|Author:||Hassanli, Ali Morad ; Beecham, Simon ; Ahmadirad, Shahram|
|Book Group Author:||NA|
Rapid urbanization and industrialization have increased the pressure on limited existing fresh water to meet the growing needs for food production. Two immediate responses to this challenge are the efficient use of irrigation technology and the use of alternative sources of water. Drip irrigation methods may play an important role in efficient use of water but there is still limited information on their use on sugar beet crops in arid countries such as Iran. An experiment was conducted to evaluate the effects of irrigation method and water quality on sugar beet yield, percentage of sugar content and irrigation water use efficiency (IWUE). The irrigation methods investigated were subsurface drip, surface drip and furrow irrigation. The two waters used were treated municipal effluent (EC=1.52dSm⁻℗£) and fresh water (EC=0.509dSm⁻℗£). The experiments used a split plot design and were undertaken over two consecutive growing seasons in Southern Iran. Statistical testing indicated that the irrigation method and water quality had a significant effect (at the 1% level) on sugar beet root yield, sugar yield, and IWUE. The highest root yield (79.7Mgha⁻℗£) was obtained using surface drip irrigation and effluent and the lowest root yield (41.4Mgha⁻℗£) was obtained using furrow irrigation and fresh water. The highest IWUE in root yield production (9kgm⁻℗đ) was obtained using surface drip irrigation with effluent and the lowest value (3.8kgm⁻℗đ) was obtained using furrow irrigation with fresh water. The highest IWUE of 1.26kgm⁻℗đ for sugar was obtained using surface drip irrigation. The corresponding efficiency using effluent was 1.14kgm⁻℗đ. Irrigation with effluent led to an increase in the net sugar yield due to an increase in the sugar beet root yield. However, there was a slight reduction in the percentage sugar content in the plants. This study also showed that soil water and root depth monitoring can be used in irrigation scheduling to avoid water stress. Such monitoring techniques can also save considerable volumes of irrigation water and can increase yield.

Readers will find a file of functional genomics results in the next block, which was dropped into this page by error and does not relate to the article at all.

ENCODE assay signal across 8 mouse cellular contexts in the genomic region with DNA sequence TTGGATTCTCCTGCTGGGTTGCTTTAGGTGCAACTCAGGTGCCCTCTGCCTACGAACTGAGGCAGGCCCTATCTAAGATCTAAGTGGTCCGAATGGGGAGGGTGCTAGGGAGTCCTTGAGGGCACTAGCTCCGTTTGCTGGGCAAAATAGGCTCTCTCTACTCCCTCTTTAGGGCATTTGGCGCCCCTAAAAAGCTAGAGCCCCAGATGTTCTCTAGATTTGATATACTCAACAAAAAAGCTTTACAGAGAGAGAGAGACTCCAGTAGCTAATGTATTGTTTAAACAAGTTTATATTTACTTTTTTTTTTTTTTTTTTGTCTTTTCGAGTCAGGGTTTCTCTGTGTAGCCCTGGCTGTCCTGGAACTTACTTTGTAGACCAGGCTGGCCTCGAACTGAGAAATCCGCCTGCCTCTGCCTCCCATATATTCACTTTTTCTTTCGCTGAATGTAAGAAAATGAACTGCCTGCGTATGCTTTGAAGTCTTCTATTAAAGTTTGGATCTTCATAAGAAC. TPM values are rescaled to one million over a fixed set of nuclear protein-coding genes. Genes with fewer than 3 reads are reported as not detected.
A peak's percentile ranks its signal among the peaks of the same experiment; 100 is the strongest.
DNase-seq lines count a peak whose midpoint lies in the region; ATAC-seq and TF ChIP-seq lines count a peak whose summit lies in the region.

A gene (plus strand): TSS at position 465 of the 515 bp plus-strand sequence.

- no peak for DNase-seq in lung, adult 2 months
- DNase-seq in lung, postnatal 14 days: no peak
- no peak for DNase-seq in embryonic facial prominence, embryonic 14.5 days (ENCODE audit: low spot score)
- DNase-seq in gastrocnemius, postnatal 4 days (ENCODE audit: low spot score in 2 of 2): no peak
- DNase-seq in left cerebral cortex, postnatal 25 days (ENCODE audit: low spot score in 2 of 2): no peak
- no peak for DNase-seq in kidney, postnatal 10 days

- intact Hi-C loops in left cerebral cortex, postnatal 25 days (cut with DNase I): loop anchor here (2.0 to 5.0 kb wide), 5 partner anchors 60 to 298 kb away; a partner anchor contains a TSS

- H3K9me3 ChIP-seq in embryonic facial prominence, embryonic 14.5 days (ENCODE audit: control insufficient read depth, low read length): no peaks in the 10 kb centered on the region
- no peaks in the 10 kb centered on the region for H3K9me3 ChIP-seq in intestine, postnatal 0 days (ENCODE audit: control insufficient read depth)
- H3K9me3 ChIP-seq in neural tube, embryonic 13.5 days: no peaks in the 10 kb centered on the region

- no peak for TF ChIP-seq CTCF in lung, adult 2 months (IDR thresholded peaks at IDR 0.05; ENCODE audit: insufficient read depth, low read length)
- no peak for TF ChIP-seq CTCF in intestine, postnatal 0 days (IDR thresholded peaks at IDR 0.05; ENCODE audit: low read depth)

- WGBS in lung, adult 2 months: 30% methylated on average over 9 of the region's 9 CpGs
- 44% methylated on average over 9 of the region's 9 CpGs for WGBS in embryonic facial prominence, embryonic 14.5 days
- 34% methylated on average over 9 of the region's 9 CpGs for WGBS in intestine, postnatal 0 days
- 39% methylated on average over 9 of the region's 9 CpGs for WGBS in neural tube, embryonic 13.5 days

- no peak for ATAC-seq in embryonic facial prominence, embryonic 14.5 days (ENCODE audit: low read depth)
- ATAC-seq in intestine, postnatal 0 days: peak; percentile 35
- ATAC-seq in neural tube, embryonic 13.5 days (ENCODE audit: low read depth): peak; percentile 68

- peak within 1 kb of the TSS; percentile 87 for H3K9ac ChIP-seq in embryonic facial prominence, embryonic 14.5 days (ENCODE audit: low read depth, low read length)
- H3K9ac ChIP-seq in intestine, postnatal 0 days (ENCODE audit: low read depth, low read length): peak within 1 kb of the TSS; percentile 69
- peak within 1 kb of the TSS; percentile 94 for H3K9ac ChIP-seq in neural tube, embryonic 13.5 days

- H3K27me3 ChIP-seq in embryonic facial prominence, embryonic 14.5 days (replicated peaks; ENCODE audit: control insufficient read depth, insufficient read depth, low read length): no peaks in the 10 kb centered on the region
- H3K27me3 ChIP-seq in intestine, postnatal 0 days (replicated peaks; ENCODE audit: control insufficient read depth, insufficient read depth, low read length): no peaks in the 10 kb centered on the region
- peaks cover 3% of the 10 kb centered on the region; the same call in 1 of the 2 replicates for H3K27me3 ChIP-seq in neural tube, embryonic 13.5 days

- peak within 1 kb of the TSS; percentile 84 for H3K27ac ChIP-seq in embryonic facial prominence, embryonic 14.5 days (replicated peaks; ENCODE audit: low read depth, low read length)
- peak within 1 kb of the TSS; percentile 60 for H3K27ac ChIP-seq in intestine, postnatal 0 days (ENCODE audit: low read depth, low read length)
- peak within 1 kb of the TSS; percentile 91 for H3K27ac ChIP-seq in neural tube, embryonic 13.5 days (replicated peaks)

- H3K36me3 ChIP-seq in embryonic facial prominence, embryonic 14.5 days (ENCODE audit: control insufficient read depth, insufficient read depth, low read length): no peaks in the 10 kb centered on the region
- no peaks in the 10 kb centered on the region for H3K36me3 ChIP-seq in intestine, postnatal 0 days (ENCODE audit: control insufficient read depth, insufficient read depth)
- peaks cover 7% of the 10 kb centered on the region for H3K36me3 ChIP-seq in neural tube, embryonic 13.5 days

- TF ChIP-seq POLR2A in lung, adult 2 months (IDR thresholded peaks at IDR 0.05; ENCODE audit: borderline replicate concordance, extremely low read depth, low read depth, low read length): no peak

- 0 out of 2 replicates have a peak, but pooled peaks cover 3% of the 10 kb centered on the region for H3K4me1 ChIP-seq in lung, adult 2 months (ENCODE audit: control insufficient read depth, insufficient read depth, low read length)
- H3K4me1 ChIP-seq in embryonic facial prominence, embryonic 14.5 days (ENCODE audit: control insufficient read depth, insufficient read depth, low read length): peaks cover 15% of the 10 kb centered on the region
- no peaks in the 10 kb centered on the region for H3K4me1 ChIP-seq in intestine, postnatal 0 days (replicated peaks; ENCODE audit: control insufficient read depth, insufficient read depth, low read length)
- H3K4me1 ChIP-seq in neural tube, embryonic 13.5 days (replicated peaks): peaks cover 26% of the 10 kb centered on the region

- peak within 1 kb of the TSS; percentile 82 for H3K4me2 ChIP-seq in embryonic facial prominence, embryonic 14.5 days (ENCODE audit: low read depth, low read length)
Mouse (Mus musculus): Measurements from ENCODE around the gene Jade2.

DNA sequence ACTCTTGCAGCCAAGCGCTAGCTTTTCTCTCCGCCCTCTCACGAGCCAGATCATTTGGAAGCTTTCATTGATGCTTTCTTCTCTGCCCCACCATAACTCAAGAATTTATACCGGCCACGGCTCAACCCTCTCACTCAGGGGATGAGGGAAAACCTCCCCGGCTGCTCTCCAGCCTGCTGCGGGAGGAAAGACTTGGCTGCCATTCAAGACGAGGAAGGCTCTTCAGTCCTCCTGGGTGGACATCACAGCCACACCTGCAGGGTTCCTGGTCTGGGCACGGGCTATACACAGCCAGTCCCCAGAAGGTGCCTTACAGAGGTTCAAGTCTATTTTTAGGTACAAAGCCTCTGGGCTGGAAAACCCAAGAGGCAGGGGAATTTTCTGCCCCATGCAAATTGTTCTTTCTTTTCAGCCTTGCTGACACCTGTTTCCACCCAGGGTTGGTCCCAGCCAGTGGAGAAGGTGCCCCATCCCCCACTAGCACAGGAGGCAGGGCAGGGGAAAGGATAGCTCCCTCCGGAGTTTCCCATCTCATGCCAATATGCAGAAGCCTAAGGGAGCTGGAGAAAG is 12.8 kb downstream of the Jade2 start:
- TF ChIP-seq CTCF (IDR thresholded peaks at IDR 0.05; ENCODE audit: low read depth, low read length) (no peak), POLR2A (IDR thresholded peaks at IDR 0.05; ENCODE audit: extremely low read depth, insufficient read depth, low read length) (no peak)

|Pages:||357 - 362|
|Journal:||Agricultural water management|